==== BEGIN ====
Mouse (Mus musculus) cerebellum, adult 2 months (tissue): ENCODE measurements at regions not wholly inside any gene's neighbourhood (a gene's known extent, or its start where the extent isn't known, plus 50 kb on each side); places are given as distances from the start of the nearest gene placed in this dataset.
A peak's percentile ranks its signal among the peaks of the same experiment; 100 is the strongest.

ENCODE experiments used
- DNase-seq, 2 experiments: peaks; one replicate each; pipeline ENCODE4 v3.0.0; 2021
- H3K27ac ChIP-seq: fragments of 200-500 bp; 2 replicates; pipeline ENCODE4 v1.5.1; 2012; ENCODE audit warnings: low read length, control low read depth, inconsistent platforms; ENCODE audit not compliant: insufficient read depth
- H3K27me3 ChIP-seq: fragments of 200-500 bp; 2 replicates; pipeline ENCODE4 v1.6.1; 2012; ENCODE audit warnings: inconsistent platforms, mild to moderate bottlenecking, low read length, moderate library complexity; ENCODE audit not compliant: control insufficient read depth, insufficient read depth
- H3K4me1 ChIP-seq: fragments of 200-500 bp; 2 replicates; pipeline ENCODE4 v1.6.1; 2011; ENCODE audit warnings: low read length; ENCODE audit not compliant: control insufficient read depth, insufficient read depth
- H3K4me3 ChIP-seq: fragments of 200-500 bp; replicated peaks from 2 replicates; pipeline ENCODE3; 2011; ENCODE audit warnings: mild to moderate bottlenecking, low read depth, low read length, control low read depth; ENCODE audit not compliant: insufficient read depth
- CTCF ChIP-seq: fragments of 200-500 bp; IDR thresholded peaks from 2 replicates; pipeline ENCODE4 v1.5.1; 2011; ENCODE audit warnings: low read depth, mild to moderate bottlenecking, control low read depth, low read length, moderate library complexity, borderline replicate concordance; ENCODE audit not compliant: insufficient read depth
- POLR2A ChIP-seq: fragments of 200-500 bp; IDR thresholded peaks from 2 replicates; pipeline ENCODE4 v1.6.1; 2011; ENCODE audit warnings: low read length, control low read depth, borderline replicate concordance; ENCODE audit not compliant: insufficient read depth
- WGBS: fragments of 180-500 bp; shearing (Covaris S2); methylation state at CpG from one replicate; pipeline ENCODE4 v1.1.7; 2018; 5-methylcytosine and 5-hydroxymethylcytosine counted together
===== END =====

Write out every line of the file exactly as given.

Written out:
Mouse (Mus musculus) cerebellum, adult 2 months (tissue): ENCODE measurements at regions not wholly inside any gene's neighbourhood (a gene's known extent, or its start where the extent isn't known, plus 50 kb on each side); places are given as distances from the start of the nearest gene placed in this dataset.
A peak's percentile ranks its signal among the peaks of the same experiment; 100 is the strongest.

ENCODE experiments used
- DNase-seq, 2 experiments: peaks; one replicate each; pipeline ENCODE4 v3.0.0; 2021
- H3K27ac ChIP-seq: fragments of 200-500 bp; 2 replicates; pipeline ENCODE4 v1.5.1; 2012; ENCODE audit warnings: low read length, control low read depth, inconsistent platforms; ENCODE audit not compliant: insufficient read depth
- H3K27me3 ChIP-seq: fragments of 200-500 bp; 2 replicates; pipeline ENCODE4 v1.6.1; 2012; ENCODE audit warnings: inconsistent platforms, mild to moderate bottlenecking, low read length, moderate library complexity; ENCODE audit not compliant: control insufficient read depth, insufficient read depth
- H3K4me1 ChIP-seq: fragments of 200-500 bp; 2 replicates; pipeline ENCODE4 v1.6.1; 2011; ENCODE audit warnings: low read length; ENCODE audit not compliant: control insufficient read depth, insufficient read depth
- H3K4me3 ChIP-seq: fragments of 200-500 bp; replicated peaks from 2 replicates; pipeline ENCODE3; 2011; ENCODE audit warnings: mild to moderate bottlenecking, low read depth, low read length, control low read depth; ENCODE audit not compliant: insufficient read depth
- CTCF ChIP-seq: fragments of 200-500 bp; IDR thresholded peaks from 2 replicates; pipeline ENCODE4 v1.5.1; 2011; ENCODE audit warnings: low read depth, mild to moderate bottlenecking, control low read depth, low read length, moderate library complexity, borderline replicate concordance; ENCODE audit not compliant: insufficient read depth
- POLR2A ChIP-seq: fragments of 200-500 bp; IDR thresholded peaks from 2 replicates; pipeline ENCODE4 v1.6.1; 2011; ENCODE audit warnings: low read length, control low read depth, borderline replicate concordance; ENCODE audit not compliant: insufficient read depth
- WGBS: fragments of 180-500 bp; shearing (Covaris S2); methylation state at CpG from one replicate; pipeline ENCODE4 v1.1.7; 2018; 5-methylcytosine and 5-hydroxymethylcytosine counted together